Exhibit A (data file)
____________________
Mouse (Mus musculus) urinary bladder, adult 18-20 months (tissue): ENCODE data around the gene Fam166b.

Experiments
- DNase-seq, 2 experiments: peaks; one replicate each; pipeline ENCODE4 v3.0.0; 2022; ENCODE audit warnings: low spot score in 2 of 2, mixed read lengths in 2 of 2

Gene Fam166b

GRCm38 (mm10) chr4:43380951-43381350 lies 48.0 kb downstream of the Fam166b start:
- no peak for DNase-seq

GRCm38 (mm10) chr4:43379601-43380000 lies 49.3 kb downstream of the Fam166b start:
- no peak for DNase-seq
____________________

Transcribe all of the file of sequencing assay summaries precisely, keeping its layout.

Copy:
Mouse (Mus musculus) urinary bladder, adult 18-20 months (tissue): ENCODE data around the gene Fam166b.

Experiments
- DNase-seq, 2 experiments: peaks; one replicate each; pipeline ENCODE4 v3.0.0; 2022; ENCODE audit warnings: low spot score in 2 of 2, mixed read lengths in 2 of 2

Gene Fam166b

GRCm38 (mm10) chr4:43380951-43381350 lies 48.0 kb downstream of the Fam166b start:
- no peak for DNase-seq

GRCm38 (mm10) chr4:43379601-43380000 lies 49.3 kb downstream of the Fam166b start:
- no peak for DNase-seq